I personally don't like the saute function. It's too hard to control & finicky. But I do like that I can just throw the pot on my stove & sear things there, then put the pot back into the appliance. Can also do this if I make a soup & it turns out too watery and I need to boil some water off. I never felt comfortable doing that with the pot for my slow cooker because of the coatings.

Similarly, I like that the pot is stainless steel and not that stupid non stick stuff most slow cookers come with. That's why I got my instant pot in the first place--my slow cooker pot had scratched too much & I didn't want to keep replacing them.

However, when people ask me if they should get one, I usually tell them they can safely wait until their slow cooker dies or gets too scratched to use. I'm not convinced it's THAT much more useful than a slow cooker that anyone needs to own both appliances.
Title: Re: Instant Pot - yay or nay?
Post by: sisto on November 28, 2018, 11:06:05 AM
I got my IP on Black Friday 2-3 years ago and love it. My only complaint is that it's sometimes not big enough for what I want to make, like pork, lamb, and sometimes a whole chicken. So this year I treated myself to the 8qt version on Black Friday and passed down the smaller one to my son. He'd been talking about wanting one. He just got it and already started putting it to use. So definitely a win win situation. 
Title: Re: Instant Pot - yay or nay?
Post by: Bracken_Joy on November 28, 2018, 11:13:42 AM
Two things I love about my IP that I don't see mentioned very often:

I personally don't like the saute function. It's too hard to control & finicky. But I do like that I can just throw the pot on my stove & sear things there, then put the pot back into the appliance. Can also do this if I make a soup & it turns out too watery and I need to boil some water off. I never felt comfortable doing that with the pot for my slow cooker because of the coatings.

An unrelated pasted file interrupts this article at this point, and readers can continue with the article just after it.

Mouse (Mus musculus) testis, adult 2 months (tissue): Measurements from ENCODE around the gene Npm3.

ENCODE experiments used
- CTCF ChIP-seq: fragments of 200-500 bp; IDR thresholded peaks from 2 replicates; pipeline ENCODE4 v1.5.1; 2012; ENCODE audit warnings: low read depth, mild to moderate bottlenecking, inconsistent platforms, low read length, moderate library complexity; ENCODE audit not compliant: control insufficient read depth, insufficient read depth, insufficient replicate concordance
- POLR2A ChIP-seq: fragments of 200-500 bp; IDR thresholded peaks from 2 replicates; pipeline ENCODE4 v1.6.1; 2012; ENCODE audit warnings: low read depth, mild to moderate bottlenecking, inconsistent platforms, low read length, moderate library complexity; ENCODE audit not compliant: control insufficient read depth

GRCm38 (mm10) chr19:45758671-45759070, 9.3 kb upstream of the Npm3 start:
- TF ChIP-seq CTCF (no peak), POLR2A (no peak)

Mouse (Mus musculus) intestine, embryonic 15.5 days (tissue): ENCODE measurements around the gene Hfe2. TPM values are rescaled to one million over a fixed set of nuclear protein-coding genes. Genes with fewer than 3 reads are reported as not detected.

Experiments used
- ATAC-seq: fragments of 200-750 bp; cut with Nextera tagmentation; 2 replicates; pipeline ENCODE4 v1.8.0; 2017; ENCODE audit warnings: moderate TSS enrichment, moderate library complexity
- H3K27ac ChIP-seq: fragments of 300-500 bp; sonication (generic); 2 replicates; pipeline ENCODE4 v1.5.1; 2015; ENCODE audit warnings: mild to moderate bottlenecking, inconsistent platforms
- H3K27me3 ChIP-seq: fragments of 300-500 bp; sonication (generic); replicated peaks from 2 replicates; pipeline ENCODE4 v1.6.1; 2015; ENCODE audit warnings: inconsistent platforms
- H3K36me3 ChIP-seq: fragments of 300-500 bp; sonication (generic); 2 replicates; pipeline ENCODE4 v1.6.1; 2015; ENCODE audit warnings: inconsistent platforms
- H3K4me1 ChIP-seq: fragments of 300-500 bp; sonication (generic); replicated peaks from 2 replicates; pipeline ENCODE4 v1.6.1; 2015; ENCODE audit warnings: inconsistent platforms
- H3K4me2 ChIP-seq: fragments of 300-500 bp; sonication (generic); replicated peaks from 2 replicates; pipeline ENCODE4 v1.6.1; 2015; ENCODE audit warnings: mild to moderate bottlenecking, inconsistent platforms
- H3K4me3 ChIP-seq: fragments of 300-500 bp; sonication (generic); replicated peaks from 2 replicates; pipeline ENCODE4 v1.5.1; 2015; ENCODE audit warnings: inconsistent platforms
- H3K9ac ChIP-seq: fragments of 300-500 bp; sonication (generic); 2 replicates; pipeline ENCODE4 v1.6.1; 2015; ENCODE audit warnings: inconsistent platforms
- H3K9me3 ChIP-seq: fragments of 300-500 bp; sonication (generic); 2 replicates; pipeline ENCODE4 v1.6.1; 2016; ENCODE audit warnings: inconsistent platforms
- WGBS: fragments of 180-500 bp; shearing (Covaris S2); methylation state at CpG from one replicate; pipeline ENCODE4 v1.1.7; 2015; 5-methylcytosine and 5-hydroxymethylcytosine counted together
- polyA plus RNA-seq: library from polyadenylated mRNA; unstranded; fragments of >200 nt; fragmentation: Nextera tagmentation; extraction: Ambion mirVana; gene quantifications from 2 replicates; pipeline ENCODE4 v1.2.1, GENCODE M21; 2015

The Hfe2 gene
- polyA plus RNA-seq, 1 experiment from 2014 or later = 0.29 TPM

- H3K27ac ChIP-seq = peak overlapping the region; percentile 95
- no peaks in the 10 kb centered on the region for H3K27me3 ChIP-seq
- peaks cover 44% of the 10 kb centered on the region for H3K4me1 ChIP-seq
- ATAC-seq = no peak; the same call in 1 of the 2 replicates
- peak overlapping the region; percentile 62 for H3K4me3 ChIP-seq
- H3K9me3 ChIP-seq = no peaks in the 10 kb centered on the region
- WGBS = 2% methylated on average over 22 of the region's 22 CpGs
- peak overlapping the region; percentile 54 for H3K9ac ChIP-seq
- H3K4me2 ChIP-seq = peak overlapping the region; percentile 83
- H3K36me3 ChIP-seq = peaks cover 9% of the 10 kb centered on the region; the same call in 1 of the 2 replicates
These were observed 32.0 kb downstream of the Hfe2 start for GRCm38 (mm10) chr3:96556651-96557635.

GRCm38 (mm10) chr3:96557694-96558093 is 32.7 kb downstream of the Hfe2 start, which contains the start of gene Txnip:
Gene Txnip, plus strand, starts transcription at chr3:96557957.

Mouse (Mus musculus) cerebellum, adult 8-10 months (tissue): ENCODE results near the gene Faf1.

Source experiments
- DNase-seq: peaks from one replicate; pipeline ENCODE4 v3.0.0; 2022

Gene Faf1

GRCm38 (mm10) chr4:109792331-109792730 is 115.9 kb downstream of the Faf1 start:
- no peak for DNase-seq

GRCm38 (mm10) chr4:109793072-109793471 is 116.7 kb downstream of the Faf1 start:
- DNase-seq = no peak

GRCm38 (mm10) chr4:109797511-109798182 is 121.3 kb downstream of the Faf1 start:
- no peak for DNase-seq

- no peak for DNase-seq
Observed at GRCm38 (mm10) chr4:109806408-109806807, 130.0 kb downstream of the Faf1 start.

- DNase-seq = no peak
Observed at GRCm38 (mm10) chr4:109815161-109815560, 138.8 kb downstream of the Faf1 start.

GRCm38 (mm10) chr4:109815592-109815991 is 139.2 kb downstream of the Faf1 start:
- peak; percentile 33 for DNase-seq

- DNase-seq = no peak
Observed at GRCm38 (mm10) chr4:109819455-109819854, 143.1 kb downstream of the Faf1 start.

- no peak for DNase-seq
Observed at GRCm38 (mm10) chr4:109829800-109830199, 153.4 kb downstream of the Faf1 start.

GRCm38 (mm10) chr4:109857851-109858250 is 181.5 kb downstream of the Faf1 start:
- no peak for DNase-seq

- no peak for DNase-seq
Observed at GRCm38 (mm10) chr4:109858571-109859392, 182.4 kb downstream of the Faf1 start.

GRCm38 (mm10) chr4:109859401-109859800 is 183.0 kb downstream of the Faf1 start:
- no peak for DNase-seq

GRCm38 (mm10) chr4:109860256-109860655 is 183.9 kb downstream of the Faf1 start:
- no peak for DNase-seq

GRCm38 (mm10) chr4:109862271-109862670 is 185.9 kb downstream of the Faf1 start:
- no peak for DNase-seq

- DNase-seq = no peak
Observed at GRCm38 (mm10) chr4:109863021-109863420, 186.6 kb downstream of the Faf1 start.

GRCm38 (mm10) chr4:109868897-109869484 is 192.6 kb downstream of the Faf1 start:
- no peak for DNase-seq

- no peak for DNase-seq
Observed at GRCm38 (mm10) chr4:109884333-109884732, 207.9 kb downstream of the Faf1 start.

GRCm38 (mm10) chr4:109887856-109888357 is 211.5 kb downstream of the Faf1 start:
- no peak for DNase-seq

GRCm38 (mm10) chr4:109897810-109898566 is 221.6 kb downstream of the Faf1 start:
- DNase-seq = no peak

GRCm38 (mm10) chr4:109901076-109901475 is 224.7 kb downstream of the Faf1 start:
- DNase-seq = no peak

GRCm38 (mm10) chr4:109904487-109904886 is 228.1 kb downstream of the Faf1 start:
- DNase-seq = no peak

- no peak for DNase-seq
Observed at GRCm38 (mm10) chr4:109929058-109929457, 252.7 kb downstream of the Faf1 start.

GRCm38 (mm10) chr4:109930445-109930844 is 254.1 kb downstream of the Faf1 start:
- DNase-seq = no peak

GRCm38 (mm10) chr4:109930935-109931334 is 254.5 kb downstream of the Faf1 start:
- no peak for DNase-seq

Similarly, I like that the pot is stainless steel and not that stupid non stick stuff most slow cookers come with. That's why I got my instant pot in the first place--my slow cooker pot had scratched too much & I didn't want to keep replacing them.

However, when people ask me if they should get one, I usually tell them they can safely wait until their slow cooker dies or gets too scratched to use. I'm not convinced it's THAT much more useful than a slow cooker that anyone needs to own both appliances.

Yeah, not gonna lie, not having crocks split is a big benefit. I've had 3 different crocks break over the years, and I'm not that old! (29). I do like the stainless. It's also a LOT lighter for cleaning. I haven't gotten extra pots, but I may now that we've moved to doing rice in the IP.
Title: Re: Instant Pot - yay or nay?
Post by: robartsd on November 29, 2018, 08:34:32 AM
The only problem that I have is that the low quality steel pot and plastic o-ring retain odors and flavors between meals. This is really only a problem for yogurt since usually every meal you make in it is powerful enough to override the previous meal. I don't mind it so much, but sometimes you may not want yogurt that tastes a little bit like beef stroganoff, butternut squash soup, or curry.